The next figure shows the Log Loss minimization of a TV show chapter (50 minutes). Each value in the x-axis represents 0.032 seconds to delay. All the process (from audio extraction to subtitle synchronization) has taken around 45 seconds.

Log Loss minimization in a TV Show chapter subtitle synchronization

This other figure shows the Log Loss minimization of a film (100 minutes). This subtitle synchronization has taken around 13 minutes.

Log Loss minimization in a film subtitle synchronization

As you can see in the graphs, the model finds in both cases the exact position where the subtitles match the audio perfectly. However, the number of steps to check (x-axis) is very sensitive to the difference in audio and subtitles length. This problem can be seen in the above example. Therefore, in order to solve this problem, I replace the previously explained subtitle synchronization by a simple divide and conquer heuristic. With this solution, there is no need to check every single step to get the same result.

By doing that, the TV Show example is synchronized (all process) in 45 seconds and the film example in less than 2 minutes. Note that, apart from the Neural Network predictions (which uses more CPU cores), all the subtitle synchronization runs on a single CPU core.

Conclusions

This project has proven to be a fast and effective method for automatic subtitle synchronization and it is also robust to noise like those subtitles which represents text in the video or human voices which are not subtitled (like songs or TV Show openings).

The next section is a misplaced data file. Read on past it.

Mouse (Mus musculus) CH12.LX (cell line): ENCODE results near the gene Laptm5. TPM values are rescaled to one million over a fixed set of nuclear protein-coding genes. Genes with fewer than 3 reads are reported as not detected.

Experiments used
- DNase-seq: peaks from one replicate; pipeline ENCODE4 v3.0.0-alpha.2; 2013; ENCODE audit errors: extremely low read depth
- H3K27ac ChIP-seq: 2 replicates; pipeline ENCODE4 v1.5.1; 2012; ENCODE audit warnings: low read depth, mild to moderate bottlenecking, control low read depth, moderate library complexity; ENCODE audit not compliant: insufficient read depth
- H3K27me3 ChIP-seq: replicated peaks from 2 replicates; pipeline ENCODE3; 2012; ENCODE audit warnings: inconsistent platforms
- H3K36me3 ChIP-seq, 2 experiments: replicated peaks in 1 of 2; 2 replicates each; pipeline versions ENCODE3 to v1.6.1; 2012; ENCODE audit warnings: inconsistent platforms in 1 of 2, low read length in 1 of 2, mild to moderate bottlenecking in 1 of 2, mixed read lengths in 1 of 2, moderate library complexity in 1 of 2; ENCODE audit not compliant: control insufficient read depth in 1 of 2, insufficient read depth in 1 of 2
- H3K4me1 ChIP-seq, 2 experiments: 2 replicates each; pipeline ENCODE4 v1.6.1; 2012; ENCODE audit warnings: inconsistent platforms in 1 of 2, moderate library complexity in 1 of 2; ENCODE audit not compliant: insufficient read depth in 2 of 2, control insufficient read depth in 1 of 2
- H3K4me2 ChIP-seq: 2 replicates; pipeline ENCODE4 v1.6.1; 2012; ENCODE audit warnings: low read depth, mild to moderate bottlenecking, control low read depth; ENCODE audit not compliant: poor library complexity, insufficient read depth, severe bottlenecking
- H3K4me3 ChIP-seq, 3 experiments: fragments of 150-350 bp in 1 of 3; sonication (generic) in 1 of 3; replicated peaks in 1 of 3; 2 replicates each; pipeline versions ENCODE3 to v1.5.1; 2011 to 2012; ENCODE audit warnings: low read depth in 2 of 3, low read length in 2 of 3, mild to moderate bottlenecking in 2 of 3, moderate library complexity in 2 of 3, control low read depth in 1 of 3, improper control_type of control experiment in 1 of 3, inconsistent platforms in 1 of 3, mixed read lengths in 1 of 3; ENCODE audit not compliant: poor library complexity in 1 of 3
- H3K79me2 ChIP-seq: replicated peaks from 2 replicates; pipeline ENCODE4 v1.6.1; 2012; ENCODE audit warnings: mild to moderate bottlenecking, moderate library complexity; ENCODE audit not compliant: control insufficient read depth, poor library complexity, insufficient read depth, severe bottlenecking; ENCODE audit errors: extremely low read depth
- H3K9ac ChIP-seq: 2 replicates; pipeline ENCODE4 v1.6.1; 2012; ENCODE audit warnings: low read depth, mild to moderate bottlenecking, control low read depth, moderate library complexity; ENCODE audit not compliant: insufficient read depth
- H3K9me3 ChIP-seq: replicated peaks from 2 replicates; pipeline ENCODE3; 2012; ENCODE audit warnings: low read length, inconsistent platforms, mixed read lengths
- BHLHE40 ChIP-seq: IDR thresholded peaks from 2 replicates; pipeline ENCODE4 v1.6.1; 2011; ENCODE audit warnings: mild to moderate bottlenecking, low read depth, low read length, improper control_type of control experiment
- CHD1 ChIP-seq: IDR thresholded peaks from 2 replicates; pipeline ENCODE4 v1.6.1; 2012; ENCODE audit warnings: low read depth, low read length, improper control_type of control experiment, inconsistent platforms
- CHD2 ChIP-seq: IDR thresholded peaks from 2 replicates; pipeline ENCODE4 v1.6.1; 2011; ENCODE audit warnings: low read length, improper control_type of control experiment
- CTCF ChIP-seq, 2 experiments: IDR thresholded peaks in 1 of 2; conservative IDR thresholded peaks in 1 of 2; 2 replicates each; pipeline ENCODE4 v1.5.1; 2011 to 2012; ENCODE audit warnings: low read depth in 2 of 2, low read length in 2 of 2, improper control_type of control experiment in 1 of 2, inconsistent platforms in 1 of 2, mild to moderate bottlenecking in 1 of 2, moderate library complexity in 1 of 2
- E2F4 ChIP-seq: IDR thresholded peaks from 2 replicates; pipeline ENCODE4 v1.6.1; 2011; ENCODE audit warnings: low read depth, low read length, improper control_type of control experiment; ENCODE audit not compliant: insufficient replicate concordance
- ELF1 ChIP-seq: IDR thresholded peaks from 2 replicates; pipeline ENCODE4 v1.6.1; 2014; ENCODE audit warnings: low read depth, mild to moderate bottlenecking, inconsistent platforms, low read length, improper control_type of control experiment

So, Mr. Netflix, Mr. YouTube, and Mr. VLC if you need help with your subtitle synchronization, do not hesitate to contact me. ;)

Further work

Some improvements which could be tested are the following:

  1. One of the most expensive steps is the audio extraction from a video. This is done with a Linux command line tool. Therefore, the best improvement would be to find another tool to extract this audio faster or at least parallelize this extraction over all the CPU cores.
  2. Test another cost function instead of the Log Loss, like Jaccard Coefficient or Dice Coefficient.
  3. Use an even simpler Neural Network (without Convolutional Layers) or other algorithms like SVM or RandomForest.
  4. Parallelize the final subtitle synchronization over all the CPU cores.
  5. Use another feature engineering method instead of MFCC, like spectrograms.
  6. Synchronize each subtitle separately instead of taking all subtitles as a unique block.

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Full code is available in this Github repo.

For more projects check my personal blog.